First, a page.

Pre-marital Estate Planning Tips

Planning a wedding is not only an exciting experience, it’s also a good time to consider how your estate planning needs will change. By working with the right estate planning attorney, you can chart a better course for your financial future before you say “I do.” Although these may be complicated issues to hash over with your future life partner, being prepared is the responsible thing to do. Let’s take a look at 5 critical issues that should be addressed before you tie the knot.

1. Reviewing Life Insurance Policies

Let’s face it: confronting your own mortality is never easy and even less so as you are planning your wedding. However, life is uncertain at best and accidents can happen at any time. If you lost your spouse soon after the marriage, would you be able to cover the rent or a mortgage on a new home? Life insurance is designed to provide financial support after the loss of a spouse. If you already have life insurance, make sure the beneficiary designations have been updated (see below).

2. Creating or Updating a Will

Given the fact that roughly two-thirds of adults in the U.S. don’t have a will, it should come as no surprise that many newlyweds don’t have an estate plan. If you and your partner do not have a will, consulting an estate planning attorney before your marriage can help you address financial concerns as well as issues such as health care directives and retirement planning. If you already have a will, however, you should discuss updating it with your attorney.

3. Updating Beneficiary Designations

As mentioned above it is crucial to update the beneficiary designations on any life insurance policies, as well as any other assets (e.g. retirement accounts) that also have beneficiary designations. Because these assets pass directly to the named beneficiary outside of probate, your beneficiary designations should be aligned with your estate plan.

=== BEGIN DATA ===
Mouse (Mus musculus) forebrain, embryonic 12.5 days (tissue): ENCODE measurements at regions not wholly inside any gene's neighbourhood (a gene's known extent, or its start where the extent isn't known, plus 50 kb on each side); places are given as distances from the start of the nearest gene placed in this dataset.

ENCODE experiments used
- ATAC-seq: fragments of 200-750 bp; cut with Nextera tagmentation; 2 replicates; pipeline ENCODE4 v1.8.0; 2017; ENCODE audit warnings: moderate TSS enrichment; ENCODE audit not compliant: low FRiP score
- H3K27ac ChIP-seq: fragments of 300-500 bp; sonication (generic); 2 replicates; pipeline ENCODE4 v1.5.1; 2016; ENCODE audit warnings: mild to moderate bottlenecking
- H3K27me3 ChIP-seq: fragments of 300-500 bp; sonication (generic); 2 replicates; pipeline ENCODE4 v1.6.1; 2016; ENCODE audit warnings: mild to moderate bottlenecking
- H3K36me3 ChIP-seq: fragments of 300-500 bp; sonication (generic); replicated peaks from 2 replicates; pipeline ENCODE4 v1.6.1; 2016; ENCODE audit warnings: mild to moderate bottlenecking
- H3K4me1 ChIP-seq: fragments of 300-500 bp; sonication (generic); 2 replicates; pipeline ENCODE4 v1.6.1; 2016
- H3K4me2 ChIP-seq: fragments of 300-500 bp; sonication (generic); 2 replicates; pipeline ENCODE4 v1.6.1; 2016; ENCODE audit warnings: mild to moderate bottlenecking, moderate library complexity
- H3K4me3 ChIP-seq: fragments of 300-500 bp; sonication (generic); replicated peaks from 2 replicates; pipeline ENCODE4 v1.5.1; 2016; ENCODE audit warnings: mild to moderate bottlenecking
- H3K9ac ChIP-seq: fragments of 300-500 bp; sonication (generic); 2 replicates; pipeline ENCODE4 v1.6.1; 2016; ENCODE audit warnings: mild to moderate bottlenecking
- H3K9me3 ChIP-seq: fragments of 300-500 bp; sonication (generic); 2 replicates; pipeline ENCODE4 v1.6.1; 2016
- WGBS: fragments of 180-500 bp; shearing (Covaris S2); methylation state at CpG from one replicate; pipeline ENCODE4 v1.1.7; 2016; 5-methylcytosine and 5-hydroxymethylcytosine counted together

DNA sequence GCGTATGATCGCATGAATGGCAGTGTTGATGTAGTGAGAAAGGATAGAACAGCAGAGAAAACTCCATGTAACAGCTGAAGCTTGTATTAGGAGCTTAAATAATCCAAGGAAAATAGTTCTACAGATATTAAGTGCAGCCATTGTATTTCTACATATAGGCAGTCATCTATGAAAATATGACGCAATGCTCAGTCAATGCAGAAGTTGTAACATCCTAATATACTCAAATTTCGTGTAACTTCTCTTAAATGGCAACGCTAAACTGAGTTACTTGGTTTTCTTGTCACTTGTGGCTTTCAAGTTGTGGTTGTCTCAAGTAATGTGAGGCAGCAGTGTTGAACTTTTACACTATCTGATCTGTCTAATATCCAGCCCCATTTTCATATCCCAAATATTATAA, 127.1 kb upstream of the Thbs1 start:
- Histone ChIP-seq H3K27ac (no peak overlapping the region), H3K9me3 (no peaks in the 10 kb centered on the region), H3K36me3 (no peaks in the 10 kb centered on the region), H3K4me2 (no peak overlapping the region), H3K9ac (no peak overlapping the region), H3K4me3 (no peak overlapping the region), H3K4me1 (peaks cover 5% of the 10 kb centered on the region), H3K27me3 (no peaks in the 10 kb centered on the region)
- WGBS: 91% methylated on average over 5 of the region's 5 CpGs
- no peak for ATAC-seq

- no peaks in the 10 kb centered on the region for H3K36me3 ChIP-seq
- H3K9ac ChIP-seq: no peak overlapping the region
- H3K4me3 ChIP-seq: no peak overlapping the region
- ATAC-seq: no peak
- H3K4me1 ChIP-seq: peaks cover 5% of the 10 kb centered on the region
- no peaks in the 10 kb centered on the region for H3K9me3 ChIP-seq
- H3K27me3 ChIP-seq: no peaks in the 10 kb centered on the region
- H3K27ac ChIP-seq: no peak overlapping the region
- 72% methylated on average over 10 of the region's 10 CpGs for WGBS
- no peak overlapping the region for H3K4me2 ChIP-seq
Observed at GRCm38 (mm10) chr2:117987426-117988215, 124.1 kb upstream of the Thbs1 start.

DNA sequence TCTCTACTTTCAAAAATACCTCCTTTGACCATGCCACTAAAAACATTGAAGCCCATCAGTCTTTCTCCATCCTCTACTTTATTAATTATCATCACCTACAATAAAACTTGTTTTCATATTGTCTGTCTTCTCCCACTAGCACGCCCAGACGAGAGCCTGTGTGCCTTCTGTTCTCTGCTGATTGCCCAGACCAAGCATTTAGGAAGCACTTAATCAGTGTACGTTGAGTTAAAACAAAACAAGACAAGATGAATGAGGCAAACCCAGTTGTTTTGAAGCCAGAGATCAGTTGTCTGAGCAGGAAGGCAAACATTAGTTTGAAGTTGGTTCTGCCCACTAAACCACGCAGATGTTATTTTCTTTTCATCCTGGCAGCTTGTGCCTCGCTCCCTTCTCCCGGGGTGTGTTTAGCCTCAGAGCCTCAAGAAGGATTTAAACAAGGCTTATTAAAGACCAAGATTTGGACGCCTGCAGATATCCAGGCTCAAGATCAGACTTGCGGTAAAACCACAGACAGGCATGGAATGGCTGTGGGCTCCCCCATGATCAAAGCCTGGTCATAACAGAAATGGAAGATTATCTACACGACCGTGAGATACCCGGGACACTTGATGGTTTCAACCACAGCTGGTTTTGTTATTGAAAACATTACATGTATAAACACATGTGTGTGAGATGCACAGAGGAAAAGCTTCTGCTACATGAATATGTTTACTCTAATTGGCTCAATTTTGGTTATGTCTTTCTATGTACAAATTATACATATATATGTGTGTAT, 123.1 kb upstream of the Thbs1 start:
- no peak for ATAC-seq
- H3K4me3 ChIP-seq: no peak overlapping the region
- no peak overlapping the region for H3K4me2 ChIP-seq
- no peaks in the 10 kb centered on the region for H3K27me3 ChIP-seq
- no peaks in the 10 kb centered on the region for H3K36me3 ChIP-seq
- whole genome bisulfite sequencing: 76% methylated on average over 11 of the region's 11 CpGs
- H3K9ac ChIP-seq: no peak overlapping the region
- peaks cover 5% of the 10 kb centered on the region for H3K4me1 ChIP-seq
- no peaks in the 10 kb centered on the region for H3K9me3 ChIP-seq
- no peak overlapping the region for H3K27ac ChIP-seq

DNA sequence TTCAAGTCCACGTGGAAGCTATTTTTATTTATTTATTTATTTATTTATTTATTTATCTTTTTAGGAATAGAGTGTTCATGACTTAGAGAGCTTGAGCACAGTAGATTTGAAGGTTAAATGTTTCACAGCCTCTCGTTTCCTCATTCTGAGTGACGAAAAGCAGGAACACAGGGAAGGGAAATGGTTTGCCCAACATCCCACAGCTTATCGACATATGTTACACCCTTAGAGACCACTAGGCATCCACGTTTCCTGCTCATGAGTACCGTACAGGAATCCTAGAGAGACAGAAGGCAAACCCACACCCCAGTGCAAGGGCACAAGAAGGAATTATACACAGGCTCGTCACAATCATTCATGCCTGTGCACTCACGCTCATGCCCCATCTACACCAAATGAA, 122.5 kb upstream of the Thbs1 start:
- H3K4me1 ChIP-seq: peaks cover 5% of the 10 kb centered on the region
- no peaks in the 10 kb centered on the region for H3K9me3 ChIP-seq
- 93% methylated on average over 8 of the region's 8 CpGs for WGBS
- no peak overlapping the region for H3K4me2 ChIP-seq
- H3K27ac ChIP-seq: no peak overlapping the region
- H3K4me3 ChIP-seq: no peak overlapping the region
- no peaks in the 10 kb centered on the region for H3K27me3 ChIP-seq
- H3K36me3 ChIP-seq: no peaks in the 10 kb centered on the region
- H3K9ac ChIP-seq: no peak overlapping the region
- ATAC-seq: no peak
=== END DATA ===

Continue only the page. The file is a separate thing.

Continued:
4. Protecting Inheritance for Children

If you have children from a prior marriage or relationship, it is crucial to protect their inheritance rights. While a prenuptial agreement can help to clarify each partner’s property rights, a well-conceived estate plan allows you to name a guardian to care for your children after your death as well as a trustee to protect any inheritance you intended for them.

5. Planning for Incapacity

To protect your assets and your wellbeing, your and your partner should discuss who will make medical and financial decisions in the event either of you is unable to do so because of an accident or illness. Your estate planning attorney can help you put in place the needed durable powers of attorney and advance medical directives to address these issues.

The Takeaway

No one likes to think about dying or becoming incapacitated, especially when planning a marriage. Nonetheless, estate planning and wedding planning should go hand in hand so that you are your partner are protected.

Brian Chew, the managing partner of OC Wills & Trust Attorneys, has extensive experience in the areas of estate planning, asset protection planning, business succession planning, long-term care planning, and veterans’ benefits. By devoting his practice to estate planning matters, he has founded a firm that strives to provide exceptional service to their clients by working closely with individuals and their families to create comprehensive and customized estate plans. For the past twenty five years, Brian has served thousands of clients in the matters of estate planning, wills and trusts. If you have any questions about this article, you can reach Brian Chew here.